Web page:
NABILA ABBAS, 22
Nabila Abbas is from a remote area of Pakistan, from a small tribe, where people were endowed with a dismal fate. Abbas says there was no education, awareness, technology, facility, no advancements, modern ways of life, or freedoms. As a girl in this environment, she found it terrifically challenging to dream for anything. Her surroundings oppressed the flourishing of ideas and the struggle to live consumed daily life. How would one dream for anything more?
Abbas found her love and ambition for aviation at a very young age. In a village where youth lack moral support and career counseling to direct their future hopes, Abbas was a joke for enjoying her “fancy world” of ambition. But to Abbas, it was clear that she would rather die for her passion than endure the boredom of her conservative tribe and environment. Abbas describes how most of her peers were hunted by depression because they had no one to listen to them. She wished there were more equal and open opportunities for her and her peers to stimulate creative thinking when envisioning a future. She thinks that a nurturing environment would have encouraged interest, especially the youth-led creation of better circumstances.
Abbas is passionate student of BS Aviation Management at University of Management and Technology. She hopes to break stereotypes in Pakistan and forge a path for youth in the aviation industry.
And Then, Nature Taught Me, “Never Give Up”
by Nabila Abbas
I learned the art of melody, struggle, sacrifice, compromise, bravery, and to stop worrying from nature. Nature was born with me when I first stepped into this world from the womb of my mother. The chirping of birds, blooming of flowers, thunder of lights, shining of stars, bright sun, blue roof of sky, and array of animals joined me into the melodious land of colorful life. Nature made me realize how beautiful and god-gifted colors of life are around me. But as I grew up, I came across a lot of pathetic hardships and realities of life.
Life’s bad circumstances beat me down. I was drowning in the great depths of sorrow, failure, and disappointment. I stomped and cried. My struggle and dedication were no use because the hardships of life were pulling me down. And then, nature taught me the art of never giving up. I learned from the chirping birds. These creatures struggle and succeed to make a nest of love and affection as shelter for their babies. Picture this: a mother bird goes in search of food, assuring her babies that she would be back soon with the grains of food, and leaves with the worry of her babies’ security in mind. Suddenly, horrible thunder screams in the sky, stormy winds blow, and the crying baby birds fail to secure themselves from the storm. Crying for their mother to come back, the birds fall down and a few die. The mother comes back in a hurry, aware of the stormy condition and worried about her babies, but when she arrives she sees the worst. She doesn’t cry like a human nor does she show her heartache. She wakes up the next morning, chirping, giving a message of hope to humans and then starts collecting straws in her beak, bit by bit, to build her nest again.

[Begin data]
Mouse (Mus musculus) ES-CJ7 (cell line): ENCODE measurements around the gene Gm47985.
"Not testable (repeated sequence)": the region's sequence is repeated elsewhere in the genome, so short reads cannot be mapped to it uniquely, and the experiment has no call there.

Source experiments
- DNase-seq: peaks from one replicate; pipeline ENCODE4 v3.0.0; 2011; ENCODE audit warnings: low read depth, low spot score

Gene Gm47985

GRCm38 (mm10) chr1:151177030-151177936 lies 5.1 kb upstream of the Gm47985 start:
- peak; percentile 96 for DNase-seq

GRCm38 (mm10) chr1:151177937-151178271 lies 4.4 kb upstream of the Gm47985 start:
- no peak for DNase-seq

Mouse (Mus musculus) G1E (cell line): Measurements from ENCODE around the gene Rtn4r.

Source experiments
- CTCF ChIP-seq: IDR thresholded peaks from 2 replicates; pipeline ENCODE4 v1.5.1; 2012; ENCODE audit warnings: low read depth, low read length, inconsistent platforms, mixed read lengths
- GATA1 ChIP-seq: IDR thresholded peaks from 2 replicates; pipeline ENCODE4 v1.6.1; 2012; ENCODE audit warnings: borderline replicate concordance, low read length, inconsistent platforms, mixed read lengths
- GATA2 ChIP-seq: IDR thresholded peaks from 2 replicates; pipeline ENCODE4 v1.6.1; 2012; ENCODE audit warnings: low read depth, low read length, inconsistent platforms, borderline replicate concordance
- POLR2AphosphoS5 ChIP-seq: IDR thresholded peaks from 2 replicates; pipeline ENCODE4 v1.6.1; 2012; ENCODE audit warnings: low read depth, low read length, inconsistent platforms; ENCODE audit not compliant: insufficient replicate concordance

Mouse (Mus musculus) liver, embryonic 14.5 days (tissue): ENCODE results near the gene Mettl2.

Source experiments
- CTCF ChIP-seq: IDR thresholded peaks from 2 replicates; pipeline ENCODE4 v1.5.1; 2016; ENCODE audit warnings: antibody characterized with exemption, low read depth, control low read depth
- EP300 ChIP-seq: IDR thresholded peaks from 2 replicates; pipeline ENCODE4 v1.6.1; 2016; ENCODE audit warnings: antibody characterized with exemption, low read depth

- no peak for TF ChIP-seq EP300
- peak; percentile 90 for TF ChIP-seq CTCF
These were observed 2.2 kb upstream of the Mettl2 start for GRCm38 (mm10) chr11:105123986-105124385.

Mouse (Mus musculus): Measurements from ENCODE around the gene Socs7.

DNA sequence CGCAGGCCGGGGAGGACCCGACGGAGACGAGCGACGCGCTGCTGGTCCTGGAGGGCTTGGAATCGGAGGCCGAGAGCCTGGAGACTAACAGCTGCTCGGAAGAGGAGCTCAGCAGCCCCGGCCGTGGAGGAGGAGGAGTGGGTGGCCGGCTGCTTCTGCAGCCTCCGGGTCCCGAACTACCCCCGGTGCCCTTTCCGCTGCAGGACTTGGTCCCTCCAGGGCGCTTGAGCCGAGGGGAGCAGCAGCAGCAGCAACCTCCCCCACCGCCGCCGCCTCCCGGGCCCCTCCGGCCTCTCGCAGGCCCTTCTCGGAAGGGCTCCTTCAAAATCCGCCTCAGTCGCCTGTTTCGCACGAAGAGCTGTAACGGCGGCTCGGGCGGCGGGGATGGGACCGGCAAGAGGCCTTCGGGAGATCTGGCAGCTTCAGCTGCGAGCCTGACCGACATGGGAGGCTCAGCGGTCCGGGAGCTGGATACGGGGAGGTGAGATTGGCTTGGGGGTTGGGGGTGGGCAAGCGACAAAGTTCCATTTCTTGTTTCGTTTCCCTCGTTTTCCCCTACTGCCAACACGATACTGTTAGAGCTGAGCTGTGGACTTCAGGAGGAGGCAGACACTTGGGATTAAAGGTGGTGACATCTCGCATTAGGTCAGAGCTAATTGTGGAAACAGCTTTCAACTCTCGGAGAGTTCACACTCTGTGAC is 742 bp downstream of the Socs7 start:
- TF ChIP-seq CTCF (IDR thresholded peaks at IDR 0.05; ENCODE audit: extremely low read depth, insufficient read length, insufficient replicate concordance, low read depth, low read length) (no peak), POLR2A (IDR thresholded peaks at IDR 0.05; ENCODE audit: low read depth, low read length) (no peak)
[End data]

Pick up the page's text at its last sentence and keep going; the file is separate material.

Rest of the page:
I got through a phase of my life when I had to sacrifice for my dear ones. I had feelings of rage and irritation. Why always me, not others? And then, nature showed me another example of its teachings—that sacrificing happens to those who are bright, shiny, and precious. Nature showed me that the sun sacrifices itself to set in the night so the moon can rise up. It taught me that sacrificing can be a beautiful and delightful gift you get in the end, like the moon after the sacrifice of the sun. If the sun isn't ready to sacrifice itself and instead stayed over our heads, then humans would be affected and wouldn't be able to rejoice the beauty of night.
There then came a phase of my life when I had to interact and mix with a variety of people. I met good, kind, bad, and stubborn people. I faced many selfish people who ruined my sincerity and love under their veil of diplomacy. I was crying inside wondering why people don’t understand others’ feelings. I felt my sincerity and humanity were of no use anymore. And then, nature pacified my tears, patted my shoulder, and said, “Look! You’ve to face a variety of people with good and bad intentions. But you can stay calm like rain. Have you ever noticed that rain showers its drops on flowers as well as on thorns? It showers the barren land as well as the fertile land.” It taught me the skill of compromising. It taught me that you’re only accountable for your own acts and deeds in front of God; let the others be by themselves. It taught me to never stop spreading the rainy drops of love, sincerity, and affection.
There came a phase in my life when I had to take action and make difficult decisions. I was confused, smashed, and buried under my traditional laws of being a girl from a tribal area. And then, nature again became my teacher and hugged me with affection. I looked over the sky and suddenly the calm sky was interrupted by lightning. I was scared for a moment and asked nature why it was being so horrible and cruel to the lovely, calm blue sky. Within a few seconds, I got my answer as after some thunder and a few flashes of lightning, it started raining and made the whole earth pleasant and delightful. Nature smiled and addressed me: “Sometimes, you have to take enough brave actions to get valuable, pleasant, and long-lasting results. And for this you have to suffer the same like the sky.”